Not to be confused with Crash Bandicoot’s large-headed nemesis, Sonder’s range-topping trail ripper, the Cortex GX AXS is a bike that combines solid trail-orientated geometry with ridiculous value for money. While there’s an awful lot to like about the bike and it’ll certainly please a lot of riders, a lack of refinement in a number of areas sadly holds it back from shining in the best full suspension mountain bikes segment
Sonder Cortex GX AXS - Technical details
The Cortex is Sonder’s 120mm traveled 29er that’s designed to fill the boots of downcountry, and all-mountain riding. That’s a mighty broad spectrum for one bike to fill.
Straight off the bat, the Cortex GX AXS offers, quite frankly, a silly bang for buck as bolted to its alloy frame is a RockShox Pike Ultimate providing 130mm of very well-damped suspension and loads of adjustability. The rear 120mm is handled by a RockShox Deluxe Select+, a noticeably less flashy bit of kit but one that does a good job, nonetheless.
The bike’s value gets even better as its shifting is provided by SRAM's GX AXS drivetrain. For those who don’t already know, it’s the brand's entry-level wireless 12-speed shifting and while it’s not the priciest of offerings (though still quite costly), its performance is nothing short of luxurious. Once you get accustomed to its customisable nature, almost instantaneous gear changes, and effortless lever throw, you’ll be reluctant to move back to cable-operated shifting.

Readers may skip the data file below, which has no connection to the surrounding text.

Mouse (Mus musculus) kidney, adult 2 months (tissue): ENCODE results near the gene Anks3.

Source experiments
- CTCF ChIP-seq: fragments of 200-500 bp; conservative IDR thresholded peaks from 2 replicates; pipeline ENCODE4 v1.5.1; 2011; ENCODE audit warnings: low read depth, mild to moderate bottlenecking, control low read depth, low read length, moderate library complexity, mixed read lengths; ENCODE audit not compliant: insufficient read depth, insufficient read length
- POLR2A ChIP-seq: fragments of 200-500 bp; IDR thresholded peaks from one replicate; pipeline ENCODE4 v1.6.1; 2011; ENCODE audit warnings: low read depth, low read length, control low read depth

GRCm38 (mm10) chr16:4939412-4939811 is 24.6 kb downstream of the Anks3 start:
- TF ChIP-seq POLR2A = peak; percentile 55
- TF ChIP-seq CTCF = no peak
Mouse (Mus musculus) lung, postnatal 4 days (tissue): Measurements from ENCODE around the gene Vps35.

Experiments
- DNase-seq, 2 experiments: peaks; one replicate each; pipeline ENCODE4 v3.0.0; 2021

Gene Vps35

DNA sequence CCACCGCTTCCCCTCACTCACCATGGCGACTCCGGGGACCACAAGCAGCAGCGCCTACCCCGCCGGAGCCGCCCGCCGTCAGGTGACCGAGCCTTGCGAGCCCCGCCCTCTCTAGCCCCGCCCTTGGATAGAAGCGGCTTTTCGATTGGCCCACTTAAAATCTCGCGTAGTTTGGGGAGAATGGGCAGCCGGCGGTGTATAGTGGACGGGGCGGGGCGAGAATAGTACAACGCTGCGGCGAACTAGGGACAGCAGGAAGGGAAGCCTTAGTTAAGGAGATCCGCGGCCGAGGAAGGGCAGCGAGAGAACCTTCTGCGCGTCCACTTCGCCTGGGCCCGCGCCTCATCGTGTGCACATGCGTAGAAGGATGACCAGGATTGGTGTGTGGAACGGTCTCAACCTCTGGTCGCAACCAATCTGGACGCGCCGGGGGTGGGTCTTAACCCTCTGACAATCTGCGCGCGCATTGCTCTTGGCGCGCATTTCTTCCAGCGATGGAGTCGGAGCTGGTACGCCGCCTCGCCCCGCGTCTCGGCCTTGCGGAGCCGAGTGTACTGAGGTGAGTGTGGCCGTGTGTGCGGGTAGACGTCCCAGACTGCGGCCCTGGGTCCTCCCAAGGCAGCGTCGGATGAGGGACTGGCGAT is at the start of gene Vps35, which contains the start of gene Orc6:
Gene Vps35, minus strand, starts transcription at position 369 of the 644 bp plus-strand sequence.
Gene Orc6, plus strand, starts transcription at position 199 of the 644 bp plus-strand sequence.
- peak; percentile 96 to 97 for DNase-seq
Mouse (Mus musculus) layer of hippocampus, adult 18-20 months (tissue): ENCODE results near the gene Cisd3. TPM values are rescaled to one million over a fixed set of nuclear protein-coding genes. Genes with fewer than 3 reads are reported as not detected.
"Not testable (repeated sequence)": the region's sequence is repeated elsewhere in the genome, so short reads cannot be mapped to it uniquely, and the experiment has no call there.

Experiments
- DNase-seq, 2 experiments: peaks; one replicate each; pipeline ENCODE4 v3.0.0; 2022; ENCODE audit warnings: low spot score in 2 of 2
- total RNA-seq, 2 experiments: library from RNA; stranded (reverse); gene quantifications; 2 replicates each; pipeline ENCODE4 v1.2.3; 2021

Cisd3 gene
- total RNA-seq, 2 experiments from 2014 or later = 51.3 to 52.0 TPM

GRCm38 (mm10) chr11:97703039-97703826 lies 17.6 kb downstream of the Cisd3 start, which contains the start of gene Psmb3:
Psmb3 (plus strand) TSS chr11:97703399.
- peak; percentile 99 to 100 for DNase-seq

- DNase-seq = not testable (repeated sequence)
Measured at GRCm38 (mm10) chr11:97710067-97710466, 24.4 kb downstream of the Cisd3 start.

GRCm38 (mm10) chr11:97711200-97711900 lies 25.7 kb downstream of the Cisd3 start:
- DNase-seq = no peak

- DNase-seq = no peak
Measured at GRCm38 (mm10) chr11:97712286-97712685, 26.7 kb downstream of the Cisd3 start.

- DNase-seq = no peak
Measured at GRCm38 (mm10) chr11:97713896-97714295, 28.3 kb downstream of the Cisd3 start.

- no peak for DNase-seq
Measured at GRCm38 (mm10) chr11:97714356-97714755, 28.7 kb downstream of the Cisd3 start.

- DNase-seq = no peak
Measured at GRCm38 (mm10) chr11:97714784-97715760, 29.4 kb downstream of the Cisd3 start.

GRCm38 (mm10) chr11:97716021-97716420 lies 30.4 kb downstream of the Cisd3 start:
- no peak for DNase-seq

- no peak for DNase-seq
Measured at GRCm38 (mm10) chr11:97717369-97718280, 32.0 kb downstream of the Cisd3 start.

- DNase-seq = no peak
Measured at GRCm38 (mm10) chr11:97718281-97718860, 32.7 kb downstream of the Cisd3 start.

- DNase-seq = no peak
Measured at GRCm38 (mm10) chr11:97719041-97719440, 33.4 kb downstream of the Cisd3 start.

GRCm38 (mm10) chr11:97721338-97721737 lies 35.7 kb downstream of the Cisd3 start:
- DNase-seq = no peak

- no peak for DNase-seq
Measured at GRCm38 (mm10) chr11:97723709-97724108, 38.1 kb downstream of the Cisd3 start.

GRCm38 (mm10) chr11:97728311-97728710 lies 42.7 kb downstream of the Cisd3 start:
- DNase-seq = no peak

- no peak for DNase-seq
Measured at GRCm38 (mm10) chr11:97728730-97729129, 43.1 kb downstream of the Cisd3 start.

That drivetrain is then accompanied by SRAM’s G2 R brakes, which slow a pair of Sonder’s own Alpha 29-inch wheels. They’re wrapped with the latest Goodyear Newton MTF 2.5in and MTR 2.4 tyres in the Trail casing. The rest of the kit comes from Sonder apart from the X-Fusion Manic dropper post which, on this particular bike, comes with 125mm of drop although Sonder's website says it should come equipped with a 150mm dropper.
On paper, Sonder has done a solid job with the Cortex’s geometry, outfitting it with common trail bike figures. We’ve got a large frame on test which utilises a 66-degree head angle and 74.5-degree seat tube and combines it with 465mm of reach. Those numbers are absolutely nothing to be sniffed at and they place this bike firmly within trail bike territory, promising a capable but versatile ride. It’s nothing terribly progressive but it’s far from conservative, which is fantastic to see.
The frame is internally cable routed, has clearance for up to a 2.6in tyre and a metric sized shock damps the Horst Link suspension platform. There’s also space for a bottle cage in the front triangle and an excellent touch is the threaded bottom bracket, which will make maintenance as simple as it gets, a must when the British weather seeps its way in.